It’s like 2am in the morning and I can’t fall asleep because my sleep pattern’s been kinda messed up with all this overnight coding I’ve been doing lately. So guess what? I’ve been digging up info on branding in the political spheres and I’ve come across some very intriguing articles. Keeping in mind that Kenya will be electing a new president in 2012 too, I decided to check out what American politicians were doing to position themselves on the web.
In Kenya, a web site and brand is often an afterthought. A “by the way” kind of thing. But believe me, Obama would tell you that it’s not only not an afterthought, it is crucial, essential, and imperative in a campaign.
I must say, however, that I was surprised to find some very bland sites as I went through the candidates one by one. Some of them have, in the words of Mark Zuckerberg, “pretty horrendous” web sites. There’s a few good ones though, and I hope our serious Kenyan politicians can find a leaf to borrow.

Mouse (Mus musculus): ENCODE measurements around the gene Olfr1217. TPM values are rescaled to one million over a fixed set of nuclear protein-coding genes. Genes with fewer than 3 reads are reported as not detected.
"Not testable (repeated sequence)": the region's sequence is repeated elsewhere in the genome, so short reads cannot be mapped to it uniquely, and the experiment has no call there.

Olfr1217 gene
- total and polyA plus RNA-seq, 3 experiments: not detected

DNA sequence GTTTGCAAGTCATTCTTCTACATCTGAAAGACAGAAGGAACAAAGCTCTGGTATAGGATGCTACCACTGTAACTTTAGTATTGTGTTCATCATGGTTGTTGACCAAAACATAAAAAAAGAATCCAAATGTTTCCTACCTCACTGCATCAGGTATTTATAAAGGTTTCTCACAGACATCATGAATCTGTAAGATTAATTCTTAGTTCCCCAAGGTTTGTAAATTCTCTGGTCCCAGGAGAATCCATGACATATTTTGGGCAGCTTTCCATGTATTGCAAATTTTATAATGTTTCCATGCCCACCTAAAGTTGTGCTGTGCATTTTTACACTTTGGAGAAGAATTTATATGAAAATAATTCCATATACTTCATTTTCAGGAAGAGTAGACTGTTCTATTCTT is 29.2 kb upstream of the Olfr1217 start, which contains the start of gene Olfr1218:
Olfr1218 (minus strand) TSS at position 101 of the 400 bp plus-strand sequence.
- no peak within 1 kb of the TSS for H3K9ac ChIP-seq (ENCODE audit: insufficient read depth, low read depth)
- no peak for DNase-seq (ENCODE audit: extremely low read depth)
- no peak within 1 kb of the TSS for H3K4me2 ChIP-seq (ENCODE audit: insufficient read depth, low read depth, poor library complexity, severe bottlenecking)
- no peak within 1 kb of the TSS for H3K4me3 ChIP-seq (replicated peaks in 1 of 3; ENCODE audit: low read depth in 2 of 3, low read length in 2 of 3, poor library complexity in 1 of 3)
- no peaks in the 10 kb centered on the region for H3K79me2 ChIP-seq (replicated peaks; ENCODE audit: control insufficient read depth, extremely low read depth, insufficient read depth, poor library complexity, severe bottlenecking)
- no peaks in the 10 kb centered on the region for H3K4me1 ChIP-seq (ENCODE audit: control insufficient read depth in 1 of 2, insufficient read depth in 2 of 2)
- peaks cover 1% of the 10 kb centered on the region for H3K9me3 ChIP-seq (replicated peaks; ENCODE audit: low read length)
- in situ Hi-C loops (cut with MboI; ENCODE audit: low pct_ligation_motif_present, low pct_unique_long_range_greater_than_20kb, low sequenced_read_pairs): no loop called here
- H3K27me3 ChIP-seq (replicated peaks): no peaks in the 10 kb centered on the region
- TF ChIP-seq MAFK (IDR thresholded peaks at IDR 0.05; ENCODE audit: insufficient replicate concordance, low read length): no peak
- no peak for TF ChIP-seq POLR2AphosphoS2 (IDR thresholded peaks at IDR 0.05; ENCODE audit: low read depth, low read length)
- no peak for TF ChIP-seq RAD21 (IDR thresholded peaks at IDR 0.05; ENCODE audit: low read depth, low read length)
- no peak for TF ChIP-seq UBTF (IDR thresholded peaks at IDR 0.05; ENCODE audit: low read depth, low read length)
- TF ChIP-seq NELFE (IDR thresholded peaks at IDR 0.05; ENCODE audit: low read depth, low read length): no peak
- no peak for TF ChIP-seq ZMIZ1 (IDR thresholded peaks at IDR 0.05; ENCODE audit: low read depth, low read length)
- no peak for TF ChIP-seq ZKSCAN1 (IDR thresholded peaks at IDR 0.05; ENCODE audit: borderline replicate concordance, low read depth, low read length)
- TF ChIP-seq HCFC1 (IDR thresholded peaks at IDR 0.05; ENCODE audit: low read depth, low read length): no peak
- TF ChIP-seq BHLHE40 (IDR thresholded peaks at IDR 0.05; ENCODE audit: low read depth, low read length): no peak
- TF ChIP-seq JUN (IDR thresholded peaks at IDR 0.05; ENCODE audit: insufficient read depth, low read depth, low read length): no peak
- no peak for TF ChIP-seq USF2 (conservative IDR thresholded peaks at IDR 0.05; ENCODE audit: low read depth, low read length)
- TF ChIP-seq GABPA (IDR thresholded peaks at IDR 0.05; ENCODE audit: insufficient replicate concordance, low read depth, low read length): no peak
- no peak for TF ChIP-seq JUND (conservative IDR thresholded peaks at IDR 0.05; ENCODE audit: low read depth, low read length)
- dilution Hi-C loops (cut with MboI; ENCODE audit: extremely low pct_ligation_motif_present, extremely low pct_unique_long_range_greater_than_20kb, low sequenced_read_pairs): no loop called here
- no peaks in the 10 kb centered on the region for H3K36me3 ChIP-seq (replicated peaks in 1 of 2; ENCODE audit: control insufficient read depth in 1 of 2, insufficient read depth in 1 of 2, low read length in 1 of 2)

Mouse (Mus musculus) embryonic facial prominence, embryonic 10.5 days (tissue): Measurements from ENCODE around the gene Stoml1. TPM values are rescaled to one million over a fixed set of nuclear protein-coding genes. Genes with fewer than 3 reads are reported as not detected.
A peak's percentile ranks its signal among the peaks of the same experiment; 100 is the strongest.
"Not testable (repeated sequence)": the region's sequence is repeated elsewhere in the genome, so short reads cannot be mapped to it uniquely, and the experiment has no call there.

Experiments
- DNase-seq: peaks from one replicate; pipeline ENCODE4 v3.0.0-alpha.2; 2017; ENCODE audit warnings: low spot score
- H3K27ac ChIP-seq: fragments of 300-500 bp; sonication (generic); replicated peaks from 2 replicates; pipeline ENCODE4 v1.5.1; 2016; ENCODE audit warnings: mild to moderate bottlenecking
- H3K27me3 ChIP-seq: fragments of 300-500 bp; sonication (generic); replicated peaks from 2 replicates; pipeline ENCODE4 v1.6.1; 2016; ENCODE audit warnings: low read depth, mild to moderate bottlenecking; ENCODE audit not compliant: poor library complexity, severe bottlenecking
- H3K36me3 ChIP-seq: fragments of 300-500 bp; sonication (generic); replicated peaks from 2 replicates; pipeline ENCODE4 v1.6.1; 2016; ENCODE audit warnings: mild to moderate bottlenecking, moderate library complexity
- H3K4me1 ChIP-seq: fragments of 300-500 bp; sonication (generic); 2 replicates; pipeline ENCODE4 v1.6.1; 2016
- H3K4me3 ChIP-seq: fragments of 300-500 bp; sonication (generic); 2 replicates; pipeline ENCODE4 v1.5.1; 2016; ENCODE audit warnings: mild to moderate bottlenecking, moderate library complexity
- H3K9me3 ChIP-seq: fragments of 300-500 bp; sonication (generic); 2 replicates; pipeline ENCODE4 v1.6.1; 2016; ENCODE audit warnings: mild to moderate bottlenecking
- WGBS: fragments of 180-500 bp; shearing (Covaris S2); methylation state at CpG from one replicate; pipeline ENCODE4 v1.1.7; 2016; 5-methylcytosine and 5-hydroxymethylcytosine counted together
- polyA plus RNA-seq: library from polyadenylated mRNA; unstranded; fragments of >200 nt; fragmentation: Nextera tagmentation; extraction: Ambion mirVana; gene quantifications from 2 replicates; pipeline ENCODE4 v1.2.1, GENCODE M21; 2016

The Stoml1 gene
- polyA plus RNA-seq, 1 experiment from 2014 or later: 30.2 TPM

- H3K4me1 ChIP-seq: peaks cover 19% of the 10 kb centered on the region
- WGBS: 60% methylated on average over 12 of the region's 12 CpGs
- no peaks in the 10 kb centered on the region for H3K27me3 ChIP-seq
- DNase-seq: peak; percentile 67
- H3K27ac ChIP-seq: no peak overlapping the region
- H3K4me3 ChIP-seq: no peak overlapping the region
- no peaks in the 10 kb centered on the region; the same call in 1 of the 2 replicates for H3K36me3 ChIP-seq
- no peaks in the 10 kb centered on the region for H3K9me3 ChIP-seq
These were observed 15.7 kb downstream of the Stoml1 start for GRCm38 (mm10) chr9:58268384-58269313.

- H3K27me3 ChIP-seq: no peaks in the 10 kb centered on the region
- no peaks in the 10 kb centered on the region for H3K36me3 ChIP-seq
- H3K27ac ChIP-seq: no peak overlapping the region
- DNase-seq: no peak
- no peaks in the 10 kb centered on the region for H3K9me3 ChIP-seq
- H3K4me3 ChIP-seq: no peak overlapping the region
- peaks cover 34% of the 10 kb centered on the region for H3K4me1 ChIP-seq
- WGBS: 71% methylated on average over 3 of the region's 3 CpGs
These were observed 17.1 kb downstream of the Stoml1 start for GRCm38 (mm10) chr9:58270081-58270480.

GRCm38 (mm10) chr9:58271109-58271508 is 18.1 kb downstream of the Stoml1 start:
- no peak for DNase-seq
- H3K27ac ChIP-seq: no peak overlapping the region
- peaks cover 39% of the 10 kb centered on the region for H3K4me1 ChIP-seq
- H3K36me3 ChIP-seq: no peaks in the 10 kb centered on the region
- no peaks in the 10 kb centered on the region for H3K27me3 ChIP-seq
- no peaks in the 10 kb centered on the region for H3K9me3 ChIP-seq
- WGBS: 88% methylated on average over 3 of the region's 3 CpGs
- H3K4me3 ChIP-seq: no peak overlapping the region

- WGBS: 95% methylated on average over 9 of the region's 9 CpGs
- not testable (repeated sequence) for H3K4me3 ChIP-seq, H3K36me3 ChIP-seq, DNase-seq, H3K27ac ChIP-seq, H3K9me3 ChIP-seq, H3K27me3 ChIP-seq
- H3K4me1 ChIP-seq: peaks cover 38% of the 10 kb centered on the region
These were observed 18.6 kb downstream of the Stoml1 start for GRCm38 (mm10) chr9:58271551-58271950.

Before we see them, I noted one thing that was common in about 80% of these web sites. They all displayed a splash page asking for a signup before you could go to the main site. Here’s an example that’s typical:
Note the subtle, subliminal effect of the white house showing behind Perry! It’s like he is presenting himself with the authority it commands while helping you envision him there.
These splash pages are very strategic. It’s like getting as many virtual votes and followers as possible before the actual voting day. Getting the site’s visitors to do something while they’re on the site is important, instead of just making them feel like “Oh yeah, he/she says this and that. Good to know!”
So here are their web sites, in no particular order of awesomeness (or lack thereof):
That last one… hehehe! Good luck to him, that’s really funny! Haha!
And on that note, let’s hope that we’ll see some serious Kenyan web sites as the election year quickly approaches.
A brand is a gut feeling. You cannot control it; you can only influence it.
– Marty Neumeier